To be sure, intelligence agencies and the military undertake secretive operations that push the envelope of what is legally permissible. Civilian agencies often attempt to whitewash or bury scandals. Cover-ups of official malfeasance is commonplace. Businesses and interest groups collude with state agencies in rent-seeking behavior. But these do not amount to proof of the existence of a Deep State. In fact, one can argue that if there were a Deep State in the US, it would have ensured that Donald Trump was never elected.

What Trump is encountering is the natural blowback occasioned by his attacks on the integrity and purpose of key agencies and his attempts to diminish, replace or dismantle some of them. For example, since the Environmental Protection Agency is charged with doing just that, it should come as no surprise that its staff react with hostility to the appointment of a fossil fuel industry advocate as Director, especially when he doubts climate science and has stated his intention to loosen air, water and land pollution standards while pushing for an overall downsizing of the agency and its budget.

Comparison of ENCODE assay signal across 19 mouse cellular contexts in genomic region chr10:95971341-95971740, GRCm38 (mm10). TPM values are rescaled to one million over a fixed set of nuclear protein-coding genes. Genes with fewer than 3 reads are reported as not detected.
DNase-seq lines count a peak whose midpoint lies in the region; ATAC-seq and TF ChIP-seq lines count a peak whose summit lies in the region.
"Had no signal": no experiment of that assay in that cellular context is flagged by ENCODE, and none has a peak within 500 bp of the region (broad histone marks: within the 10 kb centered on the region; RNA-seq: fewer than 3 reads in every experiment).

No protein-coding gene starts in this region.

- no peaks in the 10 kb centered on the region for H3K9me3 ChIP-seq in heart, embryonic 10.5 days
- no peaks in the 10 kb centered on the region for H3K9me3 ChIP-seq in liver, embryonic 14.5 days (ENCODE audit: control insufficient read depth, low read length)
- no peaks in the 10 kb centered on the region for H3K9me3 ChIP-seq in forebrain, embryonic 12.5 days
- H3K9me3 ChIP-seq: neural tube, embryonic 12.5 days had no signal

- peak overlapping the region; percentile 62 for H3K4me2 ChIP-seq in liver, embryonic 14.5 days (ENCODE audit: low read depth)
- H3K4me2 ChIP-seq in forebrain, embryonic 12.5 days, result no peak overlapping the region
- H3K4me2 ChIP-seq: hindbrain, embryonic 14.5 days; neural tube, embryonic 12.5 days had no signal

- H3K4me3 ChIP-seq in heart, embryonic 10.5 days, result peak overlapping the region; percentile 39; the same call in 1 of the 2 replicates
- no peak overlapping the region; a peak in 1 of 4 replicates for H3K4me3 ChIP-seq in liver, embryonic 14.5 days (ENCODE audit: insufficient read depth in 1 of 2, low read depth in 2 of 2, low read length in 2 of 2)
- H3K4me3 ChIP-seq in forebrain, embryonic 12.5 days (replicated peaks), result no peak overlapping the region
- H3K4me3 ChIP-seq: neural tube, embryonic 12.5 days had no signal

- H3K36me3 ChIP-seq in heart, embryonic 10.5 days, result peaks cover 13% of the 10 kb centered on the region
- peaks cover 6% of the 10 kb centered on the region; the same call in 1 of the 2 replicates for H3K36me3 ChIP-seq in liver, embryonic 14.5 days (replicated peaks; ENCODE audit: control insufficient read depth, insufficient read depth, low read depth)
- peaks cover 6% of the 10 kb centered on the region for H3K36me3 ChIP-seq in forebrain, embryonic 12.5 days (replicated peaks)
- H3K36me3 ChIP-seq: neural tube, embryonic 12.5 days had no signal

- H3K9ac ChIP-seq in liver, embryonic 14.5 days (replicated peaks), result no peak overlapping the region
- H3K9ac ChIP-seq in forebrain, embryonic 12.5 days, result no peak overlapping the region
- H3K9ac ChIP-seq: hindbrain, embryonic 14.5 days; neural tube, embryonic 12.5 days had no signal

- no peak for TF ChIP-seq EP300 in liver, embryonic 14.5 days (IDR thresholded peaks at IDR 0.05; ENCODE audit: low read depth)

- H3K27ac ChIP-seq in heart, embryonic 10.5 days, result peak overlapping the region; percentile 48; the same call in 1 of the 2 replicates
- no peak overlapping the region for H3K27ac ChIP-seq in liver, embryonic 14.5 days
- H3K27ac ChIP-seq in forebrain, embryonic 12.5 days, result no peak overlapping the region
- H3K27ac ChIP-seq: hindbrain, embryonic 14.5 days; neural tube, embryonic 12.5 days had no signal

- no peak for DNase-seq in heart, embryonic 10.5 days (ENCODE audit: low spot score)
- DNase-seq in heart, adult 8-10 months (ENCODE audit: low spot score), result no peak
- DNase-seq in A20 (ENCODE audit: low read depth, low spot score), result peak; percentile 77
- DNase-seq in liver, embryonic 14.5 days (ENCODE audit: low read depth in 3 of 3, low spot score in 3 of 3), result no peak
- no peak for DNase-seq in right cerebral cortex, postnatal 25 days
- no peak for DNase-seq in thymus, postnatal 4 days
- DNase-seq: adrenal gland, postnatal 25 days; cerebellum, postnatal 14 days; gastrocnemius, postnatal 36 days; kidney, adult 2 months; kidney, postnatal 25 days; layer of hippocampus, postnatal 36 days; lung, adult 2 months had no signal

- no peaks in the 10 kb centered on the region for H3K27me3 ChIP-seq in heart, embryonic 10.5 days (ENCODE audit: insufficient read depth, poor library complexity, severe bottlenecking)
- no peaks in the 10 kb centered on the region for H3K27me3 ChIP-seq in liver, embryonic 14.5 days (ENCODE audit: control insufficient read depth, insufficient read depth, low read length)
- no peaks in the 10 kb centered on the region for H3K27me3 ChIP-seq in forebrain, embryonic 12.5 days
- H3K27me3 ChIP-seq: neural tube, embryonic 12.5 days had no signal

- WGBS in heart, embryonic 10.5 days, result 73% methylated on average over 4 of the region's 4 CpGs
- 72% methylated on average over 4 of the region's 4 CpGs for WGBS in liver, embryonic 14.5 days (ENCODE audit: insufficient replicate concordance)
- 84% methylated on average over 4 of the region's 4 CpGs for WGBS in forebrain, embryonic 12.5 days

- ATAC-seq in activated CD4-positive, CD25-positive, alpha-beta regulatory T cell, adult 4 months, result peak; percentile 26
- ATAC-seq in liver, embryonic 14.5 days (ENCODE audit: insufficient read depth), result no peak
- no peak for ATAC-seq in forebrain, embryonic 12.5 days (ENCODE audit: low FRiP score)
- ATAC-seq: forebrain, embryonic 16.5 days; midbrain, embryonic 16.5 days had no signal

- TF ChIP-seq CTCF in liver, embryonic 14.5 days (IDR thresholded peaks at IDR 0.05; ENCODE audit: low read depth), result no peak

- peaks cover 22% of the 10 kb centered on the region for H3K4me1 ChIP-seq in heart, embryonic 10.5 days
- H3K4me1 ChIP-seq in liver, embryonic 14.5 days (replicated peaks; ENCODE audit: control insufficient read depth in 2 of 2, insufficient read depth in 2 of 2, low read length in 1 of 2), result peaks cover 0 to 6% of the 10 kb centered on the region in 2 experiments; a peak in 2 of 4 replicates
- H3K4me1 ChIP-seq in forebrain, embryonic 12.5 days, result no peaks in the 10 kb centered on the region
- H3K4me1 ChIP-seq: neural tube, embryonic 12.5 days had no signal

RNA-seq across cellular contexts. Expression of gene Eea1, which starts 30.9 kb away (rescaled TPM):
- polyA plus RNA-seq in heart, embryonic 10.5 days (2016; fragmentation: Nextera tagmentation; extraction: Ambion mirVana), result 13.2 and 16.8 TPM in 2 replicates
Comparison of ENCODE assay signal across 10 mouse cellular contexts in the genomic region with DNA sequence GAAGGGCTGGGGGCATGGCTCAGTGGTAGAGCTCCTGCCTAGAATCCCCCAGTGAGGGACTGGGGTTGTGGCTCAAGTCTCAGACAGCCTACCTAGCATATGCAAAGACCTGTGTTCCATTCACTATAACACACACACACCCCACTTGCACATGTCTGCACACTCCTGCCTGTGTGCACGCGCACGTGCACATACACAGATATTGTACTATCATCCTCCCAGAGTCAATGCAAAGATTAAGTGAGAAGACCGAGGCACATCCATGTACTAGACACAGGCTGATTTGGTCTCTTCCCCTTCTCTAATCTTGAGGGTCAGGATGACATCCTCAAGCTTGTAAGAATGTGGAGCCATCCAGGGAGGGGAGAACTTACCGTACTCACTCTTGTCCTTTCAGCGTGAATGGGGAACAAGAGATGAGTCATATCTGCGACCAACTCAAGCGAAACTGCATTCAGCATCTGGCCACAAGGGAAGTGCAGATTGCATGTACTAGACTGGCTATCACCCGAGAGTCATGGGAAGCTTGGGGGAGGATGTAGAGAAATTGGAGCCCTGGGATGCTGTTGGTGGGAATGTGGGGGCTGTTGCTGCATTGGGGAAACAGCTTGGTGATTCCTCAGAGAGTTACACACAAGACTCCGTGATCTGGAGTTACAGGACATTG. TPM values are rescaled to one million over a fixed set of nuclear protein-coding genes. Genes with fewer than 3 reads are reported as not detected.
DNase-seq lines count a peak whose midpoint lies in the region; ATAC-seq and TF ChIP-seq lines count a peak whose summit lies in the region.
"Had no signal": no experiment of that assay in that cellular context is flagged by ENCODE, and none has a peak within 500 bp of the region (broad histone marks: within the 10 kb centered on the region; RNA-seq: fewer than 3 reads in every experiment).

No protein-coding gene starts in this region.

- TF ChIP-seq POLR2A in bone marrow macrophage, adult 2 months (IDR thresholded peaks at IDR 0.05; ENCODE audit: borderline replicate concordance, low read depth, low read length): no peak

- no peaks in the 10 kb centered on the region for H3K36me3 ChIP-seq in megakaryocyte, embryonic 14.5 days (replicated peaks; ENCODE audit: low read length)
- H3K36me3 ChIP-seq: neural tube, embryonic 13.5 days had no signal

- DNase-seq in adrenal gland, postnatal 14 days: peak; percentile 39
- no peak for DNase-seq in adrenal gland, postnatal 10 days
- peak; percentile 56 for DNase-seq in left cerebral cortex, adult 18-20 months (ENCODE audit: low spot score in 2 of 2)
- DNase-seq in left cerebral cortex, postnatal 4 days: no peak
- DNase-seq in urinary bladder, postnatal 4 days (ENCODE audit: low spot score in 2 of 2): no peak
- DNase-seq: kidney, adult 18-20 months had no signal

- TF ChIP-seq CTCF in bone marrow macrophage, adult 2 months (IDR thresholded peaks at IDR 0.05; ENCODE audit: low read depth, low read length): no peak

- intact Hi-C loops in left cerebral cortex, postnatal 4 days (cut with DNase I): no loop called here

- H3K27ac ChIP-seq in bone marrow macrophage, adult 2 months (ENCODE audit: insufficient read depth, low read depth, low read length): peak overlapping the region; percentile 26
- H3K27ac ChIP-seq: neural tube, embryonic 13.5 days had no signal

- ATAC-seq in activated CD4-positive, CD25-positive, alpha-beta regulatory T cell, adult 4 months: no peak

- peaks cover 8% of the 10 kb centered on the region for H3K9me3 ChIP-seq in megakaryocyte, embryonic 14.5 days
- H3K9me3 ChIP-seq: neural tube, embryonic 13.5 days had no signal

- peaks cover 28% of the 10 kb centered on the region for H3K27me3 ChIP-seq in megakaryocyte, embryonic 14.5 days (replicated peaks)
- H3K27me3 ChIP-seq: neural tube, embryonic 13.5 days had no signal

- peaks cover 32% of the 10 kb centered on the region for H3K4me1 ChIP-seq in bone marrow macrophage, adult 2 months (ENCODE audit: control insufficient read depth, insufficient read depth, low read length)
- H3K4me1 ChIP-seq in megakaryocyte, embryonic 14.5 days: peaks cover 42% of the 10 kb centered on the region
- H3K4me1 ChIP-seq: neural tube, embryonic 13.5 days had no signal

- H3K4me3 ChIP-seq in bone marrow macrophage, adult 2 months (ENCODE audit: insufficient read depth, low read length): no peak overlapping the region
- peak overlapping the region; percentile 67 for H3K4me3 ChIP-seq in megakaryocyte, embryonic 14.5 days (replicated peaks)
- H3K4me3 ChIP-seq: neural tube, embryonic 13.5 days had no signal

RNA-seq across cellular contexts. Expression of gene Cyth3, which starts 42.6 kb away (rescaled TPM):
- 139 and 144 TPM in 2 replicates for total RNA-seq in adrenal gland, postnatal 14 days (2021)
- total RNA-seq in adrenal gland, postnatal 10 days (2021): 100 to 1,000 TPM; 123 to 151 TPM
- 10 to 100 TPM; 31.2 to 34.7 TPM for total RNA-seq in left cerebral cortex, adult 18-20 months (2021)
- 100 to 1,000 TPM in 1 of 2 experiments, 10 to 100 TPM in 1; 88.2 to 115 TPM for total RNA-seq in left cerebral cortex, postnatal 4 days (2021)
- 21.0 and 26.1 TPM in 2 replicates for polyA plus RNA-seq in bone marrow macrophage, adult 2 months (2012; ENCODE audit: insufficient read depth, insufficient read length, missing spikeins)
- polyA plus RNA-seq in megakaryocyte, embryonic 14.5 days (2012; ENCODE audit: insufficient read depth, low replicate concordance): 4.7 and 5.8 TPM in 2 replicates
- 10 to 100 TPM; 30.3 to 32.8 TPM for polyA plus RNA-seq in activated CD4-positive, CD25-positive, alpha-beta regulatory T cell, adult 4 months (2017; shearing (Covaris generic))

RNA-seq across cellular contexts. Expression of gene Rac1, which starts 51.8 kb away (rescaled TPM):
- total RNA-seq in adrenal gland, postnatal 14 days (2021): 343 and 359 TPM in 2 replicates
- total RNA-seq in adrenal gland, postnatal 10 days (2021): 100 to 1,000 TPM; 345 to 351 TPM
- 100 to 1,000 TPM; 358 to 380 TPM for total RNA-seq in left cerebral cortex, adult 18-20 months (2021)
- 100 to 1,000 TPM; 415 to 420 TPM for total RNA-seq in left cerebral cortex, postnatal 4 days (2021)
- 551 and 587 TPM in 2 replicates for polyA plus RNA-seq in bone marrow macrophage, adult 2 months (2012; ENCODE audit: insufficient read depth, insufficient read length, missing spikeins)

Similarly, the intelligence community (IC) has not reacted well to Trump’s accusations that it is incompetent and acts like “Nazis” when it comes to the subject of Russian interference in the US elections. It finds problematic that Trump has his own non-vetted “intelligence” group led by Bannon that now has access to the combined product of the IC via the daily briefs to the president and the NSC.

The armed services have been attacked as well, with Trump saying that he “knows more” than the generals, that they are incompetent and that the US military is in disrepair. He uses the Joint Chiefs of Staff as props in political theatre events such as his first address to Congress. He says that he has a plan to defeat terrorism but then demands that a plan be drawn immediately by the very generals he has derided.